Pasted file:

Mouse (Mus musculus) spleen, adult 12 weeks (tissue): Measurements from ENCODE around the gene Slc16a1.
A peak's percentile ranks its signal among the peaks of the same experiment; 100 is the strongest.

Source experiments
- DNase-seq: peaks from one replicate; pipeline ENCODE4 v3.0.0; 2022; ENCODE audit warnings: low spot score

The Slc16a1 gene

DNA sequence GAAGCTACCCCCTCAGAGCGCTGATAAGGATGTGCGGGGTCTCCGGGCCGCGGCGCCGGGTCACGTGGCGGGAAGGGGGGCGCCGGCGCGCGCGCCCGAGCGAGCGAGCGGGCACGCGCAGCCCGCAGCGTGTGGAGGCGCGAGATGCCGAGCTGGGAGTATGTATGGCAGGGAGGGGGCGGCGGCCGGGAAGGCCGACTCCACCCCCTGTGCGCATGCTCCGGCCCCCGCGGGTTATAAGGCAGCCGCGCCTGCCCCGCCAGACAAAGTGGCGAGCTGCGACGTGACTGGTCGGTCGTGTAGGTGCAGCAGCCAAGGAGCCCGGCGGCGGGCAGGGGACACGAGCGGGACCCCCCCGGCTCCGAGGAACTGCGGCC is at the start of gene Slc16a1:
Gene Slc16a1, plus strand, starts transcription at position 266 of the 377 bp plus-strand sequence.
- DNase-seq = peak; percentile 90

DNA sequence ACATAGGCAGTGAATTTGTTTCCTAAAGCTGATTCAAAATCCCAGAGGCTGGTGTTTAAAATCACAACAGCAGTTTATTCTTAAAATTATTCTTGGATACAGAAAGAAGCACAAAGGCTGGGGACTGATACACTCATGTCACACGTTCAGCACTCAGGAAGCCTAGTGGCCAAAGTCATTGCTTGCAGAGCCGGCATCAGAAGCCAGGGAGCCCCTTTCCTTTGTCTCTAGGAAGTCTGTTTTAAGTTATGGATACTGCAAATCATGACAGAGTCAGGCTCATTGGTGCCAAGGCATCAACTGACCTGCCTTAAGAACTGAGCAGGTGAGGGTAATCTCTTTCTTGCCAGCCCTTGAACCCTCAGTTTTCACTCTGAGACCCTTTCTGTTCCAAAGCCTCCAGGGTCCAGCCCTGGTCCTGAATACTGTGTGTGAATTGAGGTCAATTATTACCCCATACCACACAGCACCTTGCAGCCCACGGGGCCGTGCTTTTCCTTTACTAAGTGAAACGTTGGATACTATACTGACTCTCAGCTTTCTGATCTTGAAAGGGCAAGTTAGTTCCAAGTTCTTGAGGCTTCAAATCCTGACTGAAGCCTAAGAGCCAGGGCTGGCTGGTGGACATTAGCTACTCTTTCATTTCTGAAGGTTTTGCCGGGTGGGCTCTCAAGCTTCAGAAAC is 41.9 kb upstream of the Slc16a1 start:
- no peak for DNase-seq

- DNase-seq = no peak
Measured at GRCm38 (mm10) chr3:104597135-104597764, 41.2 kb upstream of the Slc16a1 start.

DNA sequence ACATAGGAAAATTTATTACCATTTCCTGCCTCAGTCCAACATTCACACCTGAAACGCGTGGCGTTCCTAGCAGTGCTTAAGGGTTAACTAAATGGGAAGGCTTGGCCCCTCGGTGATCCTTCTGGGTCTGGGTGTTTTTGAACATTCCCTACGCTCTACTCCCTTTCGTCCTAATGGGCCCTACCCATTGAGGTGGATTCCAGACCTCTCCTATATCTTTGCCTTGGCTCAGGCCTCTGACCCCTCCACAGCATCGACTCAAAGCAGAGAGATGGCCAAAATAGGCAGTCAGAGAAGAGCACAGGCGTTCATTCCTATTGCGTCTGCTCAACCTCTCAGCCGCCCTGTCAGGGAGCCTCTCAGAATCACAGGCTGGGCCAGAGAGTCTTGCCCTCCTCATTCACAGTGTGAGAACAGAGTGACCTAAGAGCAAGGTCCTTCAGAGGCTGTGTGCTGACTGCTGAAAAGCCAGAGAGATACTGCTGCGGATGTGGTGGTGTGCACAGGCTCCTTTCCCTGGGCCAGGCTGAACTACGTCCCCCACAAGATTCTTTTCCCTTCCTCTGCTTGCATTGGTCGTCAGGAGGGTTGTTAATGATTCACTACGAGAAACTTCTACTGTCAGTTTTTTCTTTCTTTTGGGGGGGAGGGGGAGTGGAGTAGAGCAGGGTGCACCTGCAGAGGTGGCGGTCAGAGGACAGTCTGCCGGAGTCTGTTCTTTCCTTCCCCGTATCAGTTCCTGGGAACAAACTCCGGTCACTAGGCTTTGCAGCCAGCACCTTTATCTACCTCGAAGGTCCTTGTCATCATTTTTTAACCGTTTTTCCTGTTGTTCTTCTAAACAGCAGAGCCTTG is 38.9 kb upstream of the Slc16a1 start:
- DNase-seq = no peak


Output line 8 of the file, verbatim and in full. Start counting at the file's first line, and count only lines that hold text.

- DNase-seq = peak; percentile 90